UCLA event on "Rogue States" features Gen. Wesley K. Clark and other foreign policy experts.
By Elizabeth Kivowitz
New Mexico Gov. Bill Richardson and former Gen. Wesley Clark, two prominent Democrats with deep foreign policy experience, will be offering advice on how the next president might deal with so-called "rogue nations" at the UCLA Burkle Center for International Relation's second annual conference on March 11.
"U.S. Foreign Policy Toward Rogue States: Engage, Isolate, or Strike?" will bring together experts from the military, academia, think tanks and government to address the following questions: What is a "rogue state," and is this a useful concept? When is engagement, isolation or military action most effective? What lessons have been learned from U.S. policy toward Libya, China and South Africa? How should the U.S. approach Iran, North Korea and Pakistan?
Richardson will be the keynote speaker at the conference. Before serving as New Mexico's governor, he was a U.S. congressman, U.S. ambassador to the United Nations and U.S. secretary of energy. He has been nominated for the Nobel Peace Prize four times, for negotiating the release of hostages, American servicemen and political prisoners in North Korea, Iraq and Cuba. In 2007, he negotiated a 60-day cease fire in war-torn Darfur following direct talks with rebel leaders and the president of Sudan.
"The United States needs a new realism in its foreign policy if it is to meet the challenges of this changed world," Richardson said. "Such a new realism must harbor no illusions about the importance of a strong military in a dangerous world, but it must also understand the importance of diplomacy and multilateral cooperation in a world in which what goes on inside of one country has profound impacts on other countries.
"A new realist foreign policy will require that the United States alter its present course in several ways. First and foremost, the United States must repair its alliances," he said. "The United States cannot lead other nations toward solutions to shared problems if these other nations do not trust U.S. leadership. U.S. policymakers need to restore respect and appreciation for U.S. allies and for shared democratic values in order to coordinate international efforts for global problems."
Clark, who is a senior fellow at the Burkle Center, will make opening and closing remarks and serve on a panel titled "Prescriptions for the Next Administration."
During his 34 years of military service, Clark fought in Vietnam; helped train, organize and equip the U.S. Army; played a leading role in the negotiations that ended conflict in Bosnia; and, in his final duty as NATO supreme allied commander for Europe, commanded the forces of 19 nations in a successful military campaign to end ethnic cleansing in the former Yugoslavia.
"The U.S. has faced remarkable foreign policy challenges in the last few years, including intervention in Iraq, engagement with North Korea, and new concerns from states we have traditionally isolated, like Iran," Clark said. "Our nation's interaction with these states has become one of the most pressing issues of our time. I'm looking forward to working with the experts from the military, government and academia who will gather at the Burkle conference to come up with smart policy for the next administration."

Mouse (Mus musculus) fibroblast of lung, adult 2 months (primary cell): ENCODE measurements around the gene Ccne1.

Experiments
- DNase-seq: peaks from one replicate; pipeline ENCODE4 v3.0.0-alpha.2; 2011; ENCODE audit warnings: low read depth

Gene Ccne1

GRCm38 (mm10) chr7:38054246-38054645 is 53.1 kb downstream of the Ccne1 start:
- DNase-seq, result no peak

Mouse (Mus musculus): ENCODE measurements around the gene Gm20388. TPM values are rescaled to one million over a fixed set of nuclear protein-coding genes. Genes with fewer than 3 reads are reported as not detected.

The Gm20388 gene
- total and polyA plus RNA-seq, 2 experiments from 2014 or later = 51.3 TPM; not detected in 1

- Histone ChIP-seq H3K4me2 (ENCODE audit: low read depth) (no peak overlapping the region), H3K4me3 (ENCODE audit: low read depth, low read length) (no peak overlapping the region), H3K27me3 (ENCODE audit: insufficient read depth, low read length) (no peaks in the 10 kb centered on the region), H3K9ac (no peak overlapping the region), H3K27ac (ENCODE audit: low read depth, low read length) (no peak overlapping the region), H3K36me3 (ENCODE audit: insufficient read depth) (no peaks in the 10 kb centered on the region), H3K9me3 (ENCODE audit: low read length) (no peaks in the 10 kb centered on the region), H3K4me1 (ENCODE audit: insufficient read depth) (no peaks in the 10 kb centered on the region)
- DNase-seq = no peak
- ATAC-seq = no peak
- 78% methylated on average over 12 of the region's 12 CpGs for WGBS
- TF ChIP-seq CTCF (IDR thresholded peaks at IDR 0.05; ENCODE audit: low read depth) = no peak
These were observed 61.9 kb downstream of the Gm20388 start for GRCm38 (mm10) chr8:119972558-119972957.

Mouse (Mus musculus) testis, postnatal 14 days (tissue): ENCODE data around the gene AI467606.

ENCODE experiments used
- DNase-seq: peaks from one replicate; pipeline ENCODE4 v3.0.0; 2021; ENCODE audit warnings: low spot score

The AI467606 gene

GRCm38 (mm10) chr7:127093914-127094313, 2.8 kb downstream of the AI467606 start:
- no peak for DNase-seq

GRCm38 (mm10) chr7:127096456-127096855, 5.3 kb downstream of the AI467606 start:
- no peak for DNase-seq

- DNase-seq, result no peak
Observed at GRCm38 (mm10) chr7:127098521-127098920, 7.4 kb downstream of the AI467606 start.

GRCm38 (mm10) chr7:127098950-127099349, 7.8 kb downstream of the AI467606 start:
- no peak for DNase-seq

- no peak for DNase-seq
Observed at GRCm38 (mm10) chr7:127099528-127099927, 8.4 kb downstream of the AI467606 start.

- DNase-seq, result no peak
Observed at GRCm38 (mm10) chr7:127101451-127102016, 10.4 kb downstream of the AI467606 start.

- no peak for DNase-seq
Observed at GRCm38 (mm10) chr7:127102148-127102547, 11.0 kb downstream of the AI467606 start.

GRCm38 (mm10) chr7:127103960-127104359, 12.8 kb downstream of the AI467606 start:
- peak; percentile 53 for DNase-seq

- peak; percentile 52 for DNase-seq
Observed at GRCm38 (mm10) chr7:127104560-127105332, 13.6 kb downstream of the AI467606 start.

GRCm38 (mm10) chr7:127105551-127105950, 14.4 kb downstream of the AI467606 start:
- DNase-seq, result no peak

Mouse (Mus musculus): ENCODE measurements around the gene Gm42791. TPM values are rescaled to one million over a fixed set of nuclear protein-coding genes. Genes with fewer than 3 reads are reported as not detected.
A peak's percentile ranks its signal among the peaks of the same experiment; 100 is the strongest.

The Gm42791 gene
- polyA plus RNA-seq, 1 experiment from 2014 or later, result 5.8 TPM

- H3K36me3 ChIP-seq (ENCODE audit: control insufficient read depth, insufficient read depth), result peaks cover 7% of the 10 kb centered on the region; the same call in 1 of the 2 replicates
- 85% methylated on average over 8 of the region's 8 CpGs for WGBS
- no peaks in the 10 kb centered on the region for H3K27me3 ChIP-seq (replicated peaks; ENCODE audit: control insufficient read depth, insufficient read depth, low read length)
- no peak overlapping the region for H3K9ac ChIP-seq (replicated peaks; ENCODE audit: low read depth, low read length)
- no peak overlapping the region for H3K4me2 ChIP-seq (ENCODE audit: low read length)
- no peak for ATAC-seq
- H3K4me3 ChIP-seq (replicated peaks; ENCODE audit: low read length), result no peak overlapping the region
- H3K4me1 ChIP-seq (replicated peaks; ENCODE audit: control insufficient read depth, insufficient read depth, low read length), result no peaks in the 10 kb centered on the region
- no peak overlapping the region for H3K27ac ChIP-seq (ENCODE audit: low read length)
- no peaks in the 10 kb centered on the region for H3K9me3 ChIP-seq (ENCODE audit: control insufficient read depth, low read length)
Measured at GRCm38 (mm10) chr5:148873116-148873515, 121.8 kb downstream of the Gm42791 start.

Among other scheduled conference participants are retired U.S. Army Gen. Leon LaPorte; Feroz Khan, a former Pakistan army officer; Henry T. Wooster, deputy director of the Office of Iranian Affairs at the U.S. State Dept.; Adam J. Szubin, director of foreign assets control at the U.S. Treasury Dept.; Kantathi Suphamongkhon, former foreign minister of Thailand; and Kal Raustiala, director of the Burkle Center and an expert in international cooperation and conflict.
Representatives from prominent think thanks include Robert Litwak, director of international security studies at the Woodrow Wilson International Center for Scholars of the Smithsonian Institution; Susan Shirk, director of the University of California Institute on Global Conflict and Cooperation; Danielle Pletka, vice president for foreign and defense policy studies at the American Enterprise Institute; and Robert H. Mnookin, director of the Harvard Negotiation Research Project. Moderators include Doyle McManus and Maggie Farley of the Los Angeles Times.
The conference will be held at UCLA's James West Alumni Center from 8 a.m. to 5:30 p.m. Richardson will deliver the keynote address at 11:30 a.m.
To register and view a complete schedule and list of participants, visit www.international.ucla.edu/burkle/roguestates.
To view a video introduction to the conference from Gen. Clark, visit www.youtube.com/watch?v=pvS4tTOAWnI.
The UCLA Burkle Center for International Relations was created in 1979 with the mission of fostering research on and promoting discussion of international relations, U.S. foreign policy, and complex issues of global cooperation and conflict.
UCLA is California's largest university, with an enrollment of nearly 37,000 undergraduate and graduate students. The UCLA College of Letters and Science and the university's 11 professional schools feature renowned faculty and offer more than 300 degree programs and majors. UCLA is a national and international leader in the breadth and quality of its academic, research, health care, cultural, continuing education and athletic programs. Four alumni and five faculty have been awarded the Nobel Prize.